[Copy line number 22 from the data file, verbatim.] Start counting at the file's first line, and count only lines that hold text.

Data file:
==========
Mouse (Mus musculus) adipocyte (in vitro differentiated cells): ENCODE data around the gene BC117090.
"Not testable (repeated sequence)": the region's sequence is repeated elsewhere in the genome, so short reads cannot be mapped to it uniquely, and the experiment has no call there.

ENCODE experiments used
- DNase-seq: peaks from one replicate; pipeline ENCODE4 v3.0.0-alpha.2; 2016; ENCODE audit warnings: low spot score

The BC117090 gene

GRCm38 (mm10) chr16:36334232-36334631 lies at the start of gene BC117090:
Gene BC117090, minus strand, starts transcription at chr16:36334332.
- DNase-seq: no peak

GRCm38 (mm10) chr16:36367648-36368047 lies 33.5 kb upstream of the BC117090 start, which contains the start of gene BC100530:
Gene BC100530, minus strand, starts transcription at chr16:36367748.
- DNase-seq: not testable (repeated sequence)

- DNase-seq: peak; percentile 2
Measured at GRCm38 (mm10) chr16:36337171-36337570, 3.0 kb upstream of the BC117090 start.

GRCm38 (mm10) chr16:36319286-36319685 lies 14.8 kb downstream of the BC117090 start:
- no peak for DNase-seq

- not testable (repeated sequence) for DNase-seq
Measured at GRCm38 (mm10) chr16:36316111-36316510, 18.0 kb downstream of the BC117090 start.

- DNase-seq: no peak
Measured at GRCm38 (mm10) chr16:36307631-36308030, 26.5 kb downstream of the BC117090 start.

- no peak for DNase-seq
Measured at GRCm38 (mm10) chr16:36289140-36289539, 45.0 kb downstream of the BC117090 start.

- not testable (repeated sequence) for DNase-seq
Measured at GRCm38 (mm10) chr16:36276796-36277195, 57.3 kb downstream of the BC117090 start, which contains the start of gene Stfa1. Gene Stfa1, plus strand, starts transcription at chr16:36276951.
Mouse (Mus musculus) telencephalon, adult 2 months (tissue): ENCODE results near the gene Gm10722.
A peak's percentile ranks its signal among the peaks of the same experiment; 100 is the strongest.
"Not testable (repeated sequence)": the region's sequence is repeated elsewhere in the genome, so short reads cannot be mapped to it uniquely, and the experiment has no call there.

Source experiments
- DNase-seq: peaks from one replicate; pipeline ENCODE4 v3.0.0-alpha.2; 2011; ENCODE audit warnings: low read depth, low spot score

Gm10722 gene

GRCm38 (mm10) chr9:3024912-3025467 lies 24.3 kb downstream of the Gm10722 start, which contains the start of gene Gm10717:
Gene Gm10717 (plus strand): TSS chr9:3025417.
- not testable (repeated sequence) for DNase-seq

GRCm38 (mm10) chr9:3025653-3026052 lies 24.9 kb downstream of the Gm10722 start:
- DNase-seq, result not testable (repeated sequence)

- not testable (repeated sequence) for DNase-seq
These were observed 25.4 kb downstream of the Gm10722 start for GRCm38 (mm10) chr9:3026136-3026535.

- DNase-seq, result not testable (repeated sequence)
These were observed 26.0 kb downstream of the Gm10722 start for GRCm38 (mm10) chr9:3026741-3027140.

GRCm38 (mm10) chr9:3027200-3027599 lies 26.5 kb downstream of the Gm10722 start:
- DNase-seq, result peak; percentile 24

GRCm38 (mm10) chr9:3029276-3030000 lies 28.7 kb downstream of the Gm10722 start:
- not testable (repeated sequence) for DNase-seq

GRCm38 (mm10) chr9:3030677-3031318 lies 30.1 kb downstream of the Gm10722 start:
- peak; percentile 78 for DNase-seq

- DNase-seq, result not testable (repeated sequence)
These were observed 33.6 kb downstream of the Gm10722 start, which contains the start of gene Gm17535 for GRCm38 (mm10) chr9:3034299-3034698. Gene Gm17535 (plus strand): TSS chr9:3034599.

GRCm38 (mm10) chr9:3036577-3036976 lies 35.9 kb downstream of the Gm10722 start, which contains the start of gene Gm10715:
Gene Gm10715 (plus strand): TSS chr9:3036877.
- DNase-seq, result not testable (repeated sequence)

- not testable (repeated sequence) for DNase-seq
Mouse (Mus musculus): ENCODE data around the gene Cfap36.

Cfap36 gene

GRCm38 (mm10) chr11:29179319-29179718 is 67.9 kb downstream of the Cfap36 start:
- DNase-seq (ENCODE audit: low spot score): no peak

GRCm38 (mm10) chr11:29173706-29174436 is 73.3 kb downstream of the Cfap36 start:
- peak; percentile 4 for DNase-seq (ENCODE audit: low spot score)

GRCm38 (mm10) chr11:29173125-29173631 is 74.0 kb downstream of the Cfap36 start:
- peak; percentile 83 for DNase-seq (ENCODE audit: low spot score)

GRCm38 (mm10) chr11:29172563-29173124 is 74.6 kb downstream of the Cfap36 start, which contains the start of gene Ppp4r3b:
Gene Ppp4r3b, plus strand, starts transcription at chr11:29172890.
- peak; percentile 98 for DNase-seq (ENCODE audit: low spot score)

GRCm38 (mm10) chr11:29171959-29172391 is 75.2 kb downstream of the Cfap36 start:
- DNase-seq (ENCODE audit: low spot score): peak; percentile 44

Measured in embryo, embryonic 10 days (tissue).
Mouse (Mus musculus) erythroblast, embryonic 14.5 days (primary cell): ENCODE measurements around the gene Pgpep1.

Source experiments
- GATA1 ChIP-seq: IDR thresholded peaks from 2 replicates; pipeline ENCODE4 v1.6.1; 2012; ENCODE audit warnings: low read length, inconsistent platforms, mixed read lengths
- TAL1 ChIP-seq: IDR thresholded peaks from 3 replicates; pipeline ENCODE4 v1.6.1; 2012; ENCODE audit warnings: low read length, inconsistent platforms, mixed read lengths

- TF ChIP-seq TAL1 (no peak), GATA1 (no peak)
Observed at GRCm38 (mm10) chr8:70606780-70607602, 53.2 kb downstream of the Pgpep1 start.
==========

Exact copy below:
- not testable (repeated sequence) for DNase-seq